In a very dry year growth will be restricted, and the ring narrow, while a wet and humid year will produce luxuriant growth and a thick ring.
By comparing a complete series of rings from a tree of known date (for example, one still alive) with a series from an earlier, dead tree overlapping in age, ring patterns from the central layers of the recent tree and the outer of the old may show a correlation which allows the dating, in calendar years, of the older tree.
It is then compared to a master chronology in dendrochronology studies.
The central rings of this older tree may then be compared with the outer rings or a yet older tree, and so on until the dates reach back into prehistory.
Problems that arise are when climatic variation and suitable trees (sensitive trees react to climatic changes, complacent trees do not) are not be present to produce any significant and recognizable pattern of variation in the rings.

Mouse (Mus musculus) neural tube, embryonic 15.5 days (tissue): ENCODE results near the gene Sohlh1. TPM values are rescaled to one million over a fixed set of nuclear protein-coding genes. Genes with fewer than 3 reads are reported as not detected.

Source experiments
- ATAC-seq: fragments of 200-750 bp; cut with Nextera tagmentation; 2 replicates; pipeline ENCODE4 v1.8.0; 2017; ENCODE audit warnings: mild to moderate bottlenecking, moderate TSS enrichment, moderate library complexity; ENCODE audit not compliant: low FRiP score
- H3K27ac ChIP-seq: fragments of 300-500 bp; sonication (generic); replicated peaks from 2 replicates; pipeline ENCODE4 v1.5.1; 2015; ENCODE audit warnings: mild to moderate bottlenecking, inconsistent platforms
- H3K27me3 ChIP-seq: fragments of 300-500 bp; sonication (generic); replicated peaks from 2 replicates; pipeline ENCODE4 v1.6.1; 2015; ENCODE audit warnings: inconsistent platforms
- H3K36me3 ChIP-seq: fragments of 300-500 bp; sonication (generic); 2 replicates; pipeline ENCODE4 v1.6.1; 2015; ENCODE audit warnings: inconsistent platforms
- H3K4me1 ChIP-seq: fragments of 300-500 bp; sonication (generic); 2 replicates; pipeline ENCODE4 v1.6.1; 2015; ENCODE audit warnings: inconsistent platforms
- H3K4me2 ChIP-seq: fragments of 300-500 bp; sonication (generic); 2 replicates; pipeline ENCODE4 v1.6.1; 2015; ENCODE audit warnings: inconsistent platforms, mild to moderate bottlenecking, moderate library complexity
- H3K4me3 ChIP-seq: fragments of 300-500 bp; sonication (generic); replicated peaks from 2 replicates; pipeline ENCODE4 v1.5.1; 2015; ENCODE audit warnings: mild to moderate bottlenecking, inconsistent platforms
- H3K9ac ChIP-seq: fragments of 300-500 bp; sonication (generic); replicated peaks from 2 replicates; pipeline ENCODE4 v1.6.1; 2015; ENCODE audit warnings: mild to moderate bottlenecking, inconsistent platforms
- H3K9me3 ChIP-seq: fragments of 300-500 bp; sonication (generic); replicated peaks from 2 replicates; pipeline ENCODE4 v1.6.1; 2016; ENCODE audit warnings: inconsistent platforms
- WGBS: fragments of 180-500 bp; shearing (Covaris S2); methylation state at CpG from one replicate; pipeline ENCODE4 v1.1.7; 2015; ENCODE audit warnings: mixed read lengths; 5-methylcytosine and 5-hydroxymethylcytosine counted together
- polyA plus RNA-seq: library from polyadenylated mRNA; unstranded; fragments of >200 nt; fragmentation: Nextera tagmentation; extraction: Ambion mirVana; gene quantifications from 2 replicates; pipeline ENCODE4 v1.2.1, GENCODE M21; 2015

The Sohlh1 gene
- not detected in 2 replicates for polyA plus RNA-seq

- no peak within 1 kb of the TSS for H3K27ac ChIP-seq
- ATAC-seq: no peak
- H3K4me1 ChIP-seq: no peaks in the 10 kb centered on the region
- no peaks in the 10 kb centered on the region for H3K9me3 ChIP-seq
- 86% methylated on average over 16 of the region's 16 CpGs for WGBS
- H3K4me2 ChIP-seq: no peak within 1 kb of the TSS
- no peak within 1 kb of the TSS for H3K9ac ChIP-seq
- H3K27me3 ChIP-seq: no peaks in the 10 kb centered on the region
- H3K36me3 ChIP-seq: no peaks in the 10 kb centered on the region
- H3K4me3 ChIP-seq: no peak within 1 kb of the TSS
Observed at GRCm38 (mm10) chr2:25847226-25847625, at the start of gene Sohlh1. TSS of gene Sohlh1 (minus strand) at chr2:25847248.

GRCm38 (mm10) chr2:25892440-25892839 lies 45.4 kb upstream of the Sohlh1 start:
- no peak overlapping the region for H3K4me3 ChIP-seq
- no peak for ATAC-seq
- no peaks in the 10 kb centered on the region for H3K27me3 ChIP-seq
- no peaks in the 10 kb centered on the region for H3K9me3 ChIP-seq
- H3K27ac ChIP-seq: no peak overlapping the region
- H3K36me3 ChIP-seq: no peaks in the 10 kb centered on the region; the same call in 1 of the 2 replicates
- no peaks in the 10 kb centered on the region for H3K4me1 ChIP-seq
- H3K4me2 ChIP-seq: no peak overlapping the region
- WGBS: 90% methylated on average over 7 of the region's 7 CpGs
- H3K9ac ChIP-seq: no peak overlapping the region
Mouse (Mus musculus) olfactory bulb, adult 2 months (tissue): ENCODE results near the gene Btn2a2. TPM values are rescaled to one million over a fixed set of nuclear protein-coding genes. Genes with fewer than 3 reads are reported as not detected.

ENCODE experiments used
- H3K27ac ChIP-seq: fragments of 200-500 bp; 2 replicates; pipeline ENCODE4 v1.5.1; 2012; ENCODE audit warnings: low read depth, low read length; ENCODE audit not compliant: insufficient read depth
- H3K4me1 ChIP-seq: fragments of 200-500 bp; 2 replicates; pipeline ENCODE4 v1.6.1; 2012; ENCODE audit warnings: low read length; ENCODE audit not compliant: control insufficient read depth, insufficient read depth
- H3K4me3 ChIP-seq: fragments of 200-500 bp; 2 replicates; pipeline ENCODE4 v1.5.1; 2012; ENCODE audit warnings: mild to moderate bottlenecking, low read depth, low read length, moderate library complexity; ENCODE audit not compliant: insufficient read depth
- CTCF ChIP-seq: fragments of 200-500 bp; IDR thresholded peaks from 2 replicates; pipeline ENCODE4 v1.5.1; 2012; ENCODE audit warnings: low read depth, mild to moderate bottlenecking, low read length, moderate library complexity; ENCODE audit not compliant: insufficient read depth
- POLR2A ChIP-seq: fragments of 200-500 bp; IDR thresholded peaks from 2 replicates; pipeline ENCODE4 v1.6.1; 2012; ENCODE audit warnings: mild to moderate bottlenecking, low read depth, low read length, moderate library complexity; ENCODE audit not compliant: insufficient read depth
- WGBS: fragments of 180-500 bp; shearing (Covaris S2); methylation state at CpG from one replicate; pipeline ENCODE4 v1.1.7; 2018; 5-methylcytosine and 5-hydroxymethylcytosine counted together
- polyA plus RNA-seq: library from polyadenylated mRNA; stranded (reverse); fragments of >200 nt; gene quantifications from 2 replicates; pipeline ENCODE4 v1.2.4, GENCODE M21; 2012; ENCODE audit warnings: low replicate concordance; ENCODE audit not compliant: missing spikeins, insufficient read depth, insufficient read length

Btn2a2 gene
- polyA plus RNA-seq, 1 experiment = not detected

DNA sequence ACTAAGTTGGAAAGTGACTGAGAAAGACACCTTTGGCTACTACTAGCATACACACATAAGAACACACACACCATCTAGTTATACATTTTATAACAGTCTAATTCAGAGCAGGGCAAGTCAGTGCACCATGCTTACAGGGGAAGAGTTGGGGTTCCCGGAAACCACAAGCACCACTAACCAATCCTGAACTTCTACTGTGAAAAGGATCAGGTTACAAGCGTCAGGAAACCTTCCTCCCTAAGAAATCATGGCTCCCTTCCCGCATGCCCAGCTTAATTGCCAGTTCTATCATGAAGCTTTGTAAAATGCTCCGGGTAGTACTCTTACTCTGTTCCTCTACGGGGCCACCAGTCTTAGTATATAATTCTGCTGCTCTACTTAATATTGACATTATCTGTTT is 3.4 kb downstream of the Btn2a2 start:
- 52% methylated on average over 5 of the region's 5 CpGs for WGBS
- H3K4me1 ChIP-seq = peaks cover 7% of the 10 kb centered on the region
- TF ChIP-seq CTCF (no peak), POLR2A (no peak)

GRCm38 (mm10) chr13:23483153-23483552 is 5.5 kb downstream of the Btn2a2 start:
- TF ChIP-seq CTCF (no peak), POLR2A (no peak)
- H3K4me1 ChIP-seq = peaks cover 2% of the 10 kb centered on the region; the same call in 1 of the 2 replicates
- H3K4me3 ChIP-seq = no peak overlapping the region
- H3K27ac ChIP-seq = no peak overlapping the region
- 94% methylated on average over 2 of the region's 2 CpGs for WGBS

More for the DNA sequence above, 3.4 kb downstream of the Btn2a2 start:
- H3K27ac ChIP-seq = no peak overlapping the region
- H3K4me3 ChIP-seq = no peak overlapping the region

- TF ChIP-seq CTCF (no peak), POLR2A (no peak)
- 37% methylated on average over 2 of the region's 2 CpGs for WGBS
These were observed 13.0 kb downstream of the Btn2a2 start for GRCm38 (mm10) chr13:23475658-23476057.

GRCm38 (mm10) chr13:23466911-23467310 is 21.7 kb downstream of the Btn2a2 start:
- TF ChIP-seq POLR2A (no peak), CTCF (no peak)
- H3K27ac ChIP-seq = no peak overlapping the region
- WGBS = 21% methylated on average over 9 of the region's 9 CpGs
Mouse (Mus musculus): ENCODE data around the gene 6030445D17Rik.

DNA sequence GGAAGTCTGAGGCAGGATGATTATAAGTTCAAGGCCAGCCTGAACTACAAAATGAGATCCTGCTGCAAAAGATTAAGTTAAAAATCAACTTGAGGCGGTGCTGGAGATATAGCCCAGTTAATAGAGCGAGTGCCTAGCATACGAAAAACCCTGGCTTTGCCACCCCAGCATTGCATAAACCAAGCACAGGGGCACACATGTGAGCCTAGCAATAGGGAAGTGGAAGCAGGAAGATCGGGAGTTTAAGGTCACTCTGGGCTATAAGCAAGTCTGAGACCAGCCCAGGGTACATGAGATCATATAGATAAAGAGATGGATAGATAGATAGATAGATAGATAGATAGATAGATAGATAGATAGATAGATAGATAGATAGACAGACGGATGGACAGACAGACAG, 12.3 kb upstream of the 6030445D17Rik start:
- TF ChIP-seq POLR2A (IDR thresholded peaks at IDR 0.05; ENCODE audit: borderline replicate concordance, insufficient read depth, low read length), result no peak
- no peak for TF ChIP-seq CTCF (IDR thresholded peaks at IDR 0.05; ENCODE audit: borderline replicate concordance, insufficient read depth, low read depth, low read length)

Since timber can be dated by radiocarbon, dates may be obtained from dendrochronologically dated trees.
It has been shown that the radiocarbon dates diverge increasingly from calendrical dates provided by tree-rings the further back into prehistory they go, the radiocarbon dates being younger than the tree-ring dates. Douglass first showed how this method could be used to date archaeological material.